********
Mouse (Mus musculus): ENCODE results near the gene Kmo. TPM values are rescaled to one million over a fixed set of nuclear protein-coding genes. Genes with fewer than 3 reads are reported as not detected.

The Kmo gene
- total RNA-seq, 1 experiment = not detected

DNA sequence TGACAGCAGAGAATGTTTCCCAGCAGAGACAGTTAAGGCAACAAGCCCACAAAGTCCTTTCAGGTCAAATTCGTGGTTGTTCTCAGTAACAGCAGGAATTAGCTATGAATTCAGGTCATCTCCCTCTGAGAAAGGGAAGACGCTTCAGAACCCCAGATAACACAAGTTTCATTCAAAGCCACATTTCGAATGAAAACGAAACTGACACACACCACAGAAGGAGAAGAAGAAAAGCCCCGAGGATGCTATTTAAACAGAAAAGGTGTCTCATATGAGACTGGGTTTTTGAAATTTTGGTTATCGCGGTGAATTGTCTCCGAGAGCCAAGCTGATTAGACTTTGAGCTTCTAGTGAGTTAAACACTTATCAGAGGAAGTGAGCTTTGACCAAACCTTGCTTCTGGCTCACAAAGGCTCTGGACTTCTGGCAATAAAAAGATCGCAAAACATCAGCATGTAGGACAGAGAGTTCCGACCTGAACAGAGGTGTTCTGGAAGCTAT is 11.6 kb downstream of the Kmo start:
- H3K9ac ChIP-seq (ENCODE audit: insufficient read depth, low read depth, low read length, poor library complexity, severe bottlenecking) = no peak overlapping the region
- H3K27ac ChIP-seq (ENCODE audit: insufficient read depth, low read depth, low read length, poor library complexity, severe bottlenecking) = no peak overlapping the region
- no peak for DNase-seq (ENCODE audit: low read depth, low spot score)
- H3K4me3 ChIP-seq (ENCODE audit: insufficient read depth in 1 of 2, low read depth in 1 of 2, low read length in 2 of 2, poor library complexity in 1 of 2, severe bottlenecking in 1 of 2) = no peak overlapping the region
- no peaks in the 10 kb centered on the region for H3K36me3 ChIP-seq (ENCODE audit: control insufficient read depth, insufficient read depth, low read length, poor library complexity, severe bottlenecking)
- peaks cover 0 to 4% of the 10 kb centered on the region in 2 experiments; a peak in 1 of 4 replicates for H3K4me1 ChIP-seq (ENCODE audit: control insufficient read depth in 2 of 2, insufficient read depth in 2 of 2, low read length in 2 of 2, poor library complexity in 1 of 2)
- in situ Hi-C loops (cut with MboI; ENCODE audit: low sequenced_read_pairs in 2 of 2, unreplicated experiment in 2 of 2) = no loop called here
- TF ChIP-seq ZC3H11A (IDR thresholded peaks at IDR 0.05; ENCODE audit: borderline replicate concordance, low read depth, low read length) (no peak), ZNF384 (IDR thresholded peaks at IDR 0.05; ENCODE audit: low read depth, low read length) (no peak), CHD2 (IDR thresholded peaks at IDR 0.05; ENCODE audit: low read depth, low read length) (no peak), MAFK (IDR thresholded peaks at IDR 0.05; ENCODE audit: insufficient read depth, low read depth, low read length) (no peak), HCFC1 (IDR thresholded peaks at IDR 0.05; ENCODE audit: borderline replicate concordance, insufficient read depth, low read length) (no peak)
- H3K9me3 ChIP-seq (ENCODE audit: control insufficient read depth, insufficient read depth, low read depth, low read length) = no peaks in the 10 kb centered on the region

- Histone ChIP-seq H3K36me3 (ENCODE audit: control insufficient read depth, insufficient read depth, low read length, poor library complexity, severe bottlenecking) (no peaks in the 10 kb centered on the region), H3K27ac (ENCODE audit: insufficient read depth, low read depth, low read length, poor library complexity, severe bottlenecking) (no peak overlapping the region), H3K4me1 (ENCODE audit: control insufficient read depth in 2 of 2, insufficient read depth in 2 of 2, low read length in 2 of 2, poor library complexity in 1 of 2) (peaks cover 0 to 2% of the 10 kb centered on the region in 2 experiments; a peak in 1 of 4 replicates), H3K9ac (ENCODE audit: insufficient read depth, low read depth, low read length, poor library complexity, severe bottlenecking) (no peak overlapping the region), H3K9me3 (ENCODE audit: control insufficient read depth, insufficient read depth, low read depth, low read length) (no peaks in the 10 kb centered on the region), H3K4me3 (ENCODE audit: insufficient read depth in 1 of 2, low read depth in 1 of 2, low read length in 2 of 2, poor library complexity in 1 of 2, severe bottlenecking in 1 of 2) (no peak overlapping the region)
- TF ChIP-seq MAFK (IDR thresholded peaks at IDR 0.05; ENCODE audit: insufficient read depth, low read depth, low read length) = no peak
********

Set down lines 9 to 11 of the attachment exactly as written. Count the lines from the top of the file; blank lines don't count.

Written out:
- no peaks in the 10 kb centered on the region for H3K36me3 ChIP-seq (ENCODE audit: control insufficient read depth, insufficient read depth, low read length, poor library complexity, severe bottlenecking)
- peaks cover 0 to 4% of the 10 kb centered on the region in 2 experiments; a peak in 1 of 4 replicates for H3K4me1 ChIP-seq (ENCODE audit: control insufficient read depth in 2 of 2, insufficient read depth in 2 of 2, low read length in 2 of 2, poor library complexity in 1 of 2)
- in situ Hi-C loops (cut with MboI; ENCODE audit: low sequenced_read_pairs in 2 of 2, unreplicated experiment in 2 of 2) = no loop called here